There are huge differences between observing mask-walled hamster cages, monitoring people using masks in a controlled laboratory setting, and actually studying the population effects of community mask usage. This is why large randomized studies of community mask wearing were originally designed. Even if there were to be some small short-term, demonstrable filtering effect for masks, the pertinent question is: Does any such effect translate into practical community benefit?

Here again, the evidence is sorely lacking. What do your own eyes tell you? Everyone in Dane County is wearing masks, and COVID cases are higher here than ever. The practical effect of masks must be quite small indeed!

The reader may be interested to learn of one new large-scale randomized trial evaluating the efficacy of community mask wearing specifically for COVID. A group in Denmark had, by April of '20, started the DANMASK-19 study which randomized 6,024 people to mask vs not mask anytime they were out of the home. This study did not show any statistical benefit to wearing a face mask in the community. Go ahead and read this study for yourself. How would the public debate have been different if the public had been educated about this study and its findings?

In closing, here are a few questions for PHMDC:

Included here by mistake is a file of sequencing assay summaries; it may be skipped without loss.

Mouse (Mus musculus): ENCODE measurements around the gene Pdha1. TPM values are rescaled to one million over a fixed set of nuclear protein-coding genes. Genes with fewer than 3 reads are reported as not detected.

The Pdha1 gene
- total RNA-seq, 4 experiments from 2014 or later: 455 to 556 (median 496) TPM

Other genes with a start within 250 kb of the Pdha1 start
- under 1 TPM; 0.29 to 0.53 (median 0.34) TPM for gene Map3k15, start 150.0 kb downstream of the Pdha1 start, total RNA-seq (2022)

1. Have you formed an opinion on mask efficacy based on your own study of the scientific literature, or are you relying on opinions of others?

  2. Which studies of mask usage do you find most convincing?

  3. What level of community transmission in Dane County would invalidate your opinion that mask usage was having a practical effect?

If the county would present its mask-supportive evidence in a clear and understandable way, our community could subsequently have meaningful discussion about those potential benefits in the context of the tradeoffs, which are many.

Dane Undivided invites PHMDC and the Dane County Board of Supervisors to engage the public in this dialogue by presenting the evidence they claim to have.

Cough it up! :-)

Feel free to share this article with friends or even your friendly county supervisor. You can find your supervisor's email here.